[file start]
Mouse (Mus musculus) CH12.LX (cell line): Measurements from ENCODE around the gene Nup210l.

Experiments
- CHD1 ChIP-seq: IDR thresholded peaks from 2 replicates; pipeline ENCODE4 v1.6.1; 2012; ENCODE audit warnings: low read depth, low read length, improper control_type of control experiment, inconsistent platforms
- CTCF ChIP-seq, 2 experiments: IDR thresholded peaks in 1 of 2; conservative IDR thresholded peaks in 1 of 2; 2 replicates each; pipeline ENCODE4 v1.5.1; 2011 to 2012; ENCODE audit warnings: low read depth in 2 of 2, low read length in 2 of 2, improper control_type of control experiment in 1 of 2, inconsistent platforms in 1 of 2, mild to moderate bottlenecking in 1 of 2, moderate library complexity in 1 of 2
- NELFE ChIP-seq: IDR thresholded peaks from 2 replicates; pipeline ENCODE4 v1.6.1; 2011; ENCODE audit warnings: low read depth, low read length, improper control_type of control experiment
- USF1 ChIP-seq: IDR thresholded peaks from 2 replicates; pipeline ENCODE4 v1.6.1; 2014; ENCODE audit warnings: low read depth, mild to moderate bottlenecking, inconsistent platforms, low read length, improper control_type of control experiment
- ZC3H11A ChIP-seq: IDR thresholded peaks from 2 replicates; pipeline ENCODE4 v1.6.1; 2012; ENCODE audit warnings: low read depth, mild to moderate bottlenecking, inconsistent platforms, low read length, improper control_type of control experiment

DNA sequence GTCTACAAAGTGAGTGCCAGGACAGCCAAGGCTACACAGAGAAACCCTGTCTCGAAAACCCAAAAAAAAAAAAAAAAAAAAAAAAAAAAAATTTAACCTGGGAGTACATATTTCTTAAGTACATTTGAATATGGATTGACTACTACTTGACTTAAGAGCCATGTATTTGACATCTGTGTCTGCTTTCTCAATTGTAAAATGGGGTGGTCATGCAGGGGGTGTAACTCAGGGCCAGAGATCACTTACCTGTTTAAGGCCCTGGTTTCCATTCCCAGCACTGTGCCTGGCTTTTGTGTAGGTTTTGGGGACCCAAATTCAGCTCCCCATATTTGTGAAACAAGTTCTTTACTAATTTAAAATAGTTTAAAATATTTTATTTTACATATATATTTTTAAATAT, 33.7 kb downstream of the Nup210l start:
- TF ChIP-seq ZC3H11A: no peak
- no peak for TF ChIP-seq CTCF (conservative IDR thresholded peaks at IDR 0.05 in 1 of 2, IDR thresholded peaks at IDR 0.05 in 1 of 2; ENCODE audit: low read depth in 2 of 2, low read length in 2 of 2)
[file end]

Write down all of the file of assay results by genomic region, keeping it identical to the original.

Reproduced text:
Mouse (Mus musculus) CH12.LX (cell line): Measurements from ENCODE around the gene Nup210l.

Experiments
- CHD1 ChIP-seq: IDR thresholded peaks from 2 replicates; pipeline ENCODE4 v1.6.1; 2012; ENCODE audit warnings: low read depth, low read length, improper control_type of control experiment, inconsistent platforms
- CTCF ChIP-seq, 2 experiments: IDR thresholded peaks in 1 of 2; conservative IDR thresholded peaks in 1 of 2; 2 replicates each; pipeline ENCODE4 v1.5.1; 2011 to 2012; ENCODE audit warnings: low read depth in 2 of 2, low read length in 2 of 2, improper control_type of control experiment in 1 of 2, inconsistent platforms in 1 of 2, mild to moderate bottlenecking in 1 of 2, moderate library complexity in 1 of 2
- NELFE ChIP-seq: IDR thresholded peaks from 2 replicates; pipeline ENCODE4 v1.6.1; 2011; ENCODE audit warnings: low read depth, low read length, improper control_type of control experiment
- USF1 ChIP-seq: IDR thresholded peaks from 2 replicates; pipeline ENCODE4 v1.6.1; 2014; ENCODE audit warnings: low read depth, mild to moderate bottlenecking, inconsistent platforms, low read length, improper control_type of control experiment
- ZC3H11A ChIP-seq: IDR thresholded peaks from 2 replicates; pipeline ENCODE4 v1.6.1; 2012; ENCODE audit warnings: low read depth, mild to moderate bottlenecking, inconsistent platforms, low read length, improper control_type of control experiment

DNA sequence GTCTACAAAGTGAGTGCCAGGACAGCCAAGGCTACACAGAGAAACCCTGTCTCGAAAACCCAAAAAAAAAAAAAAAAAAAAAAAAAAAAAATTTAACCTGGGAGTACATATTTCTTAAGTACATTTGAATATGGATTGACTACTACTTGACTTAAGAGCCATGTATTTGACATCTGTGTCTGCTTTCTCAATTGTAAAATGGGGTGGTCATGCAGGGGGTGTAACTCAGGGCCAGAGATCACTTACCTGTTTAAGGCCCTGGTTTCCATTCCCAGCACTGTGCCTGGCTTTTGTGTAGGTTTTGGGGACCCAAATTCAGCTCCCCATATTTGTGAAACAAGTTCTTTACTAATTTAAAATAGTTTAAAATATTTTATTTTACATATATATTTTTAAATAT, 33.7 kb downstream of the Nup210l start:
- TF ChIP-seq ZC3H11A: no peak
- no peak for TF ChIP-seq CTCF (conservative IDR thresholded peaks at IDR 0.05 in 1 of 2, IDR thresholded peaks at IDR 0.05 in 1 of 2; ENCODE audit: low read depth in 2 of 2, low read length in 2 of 2)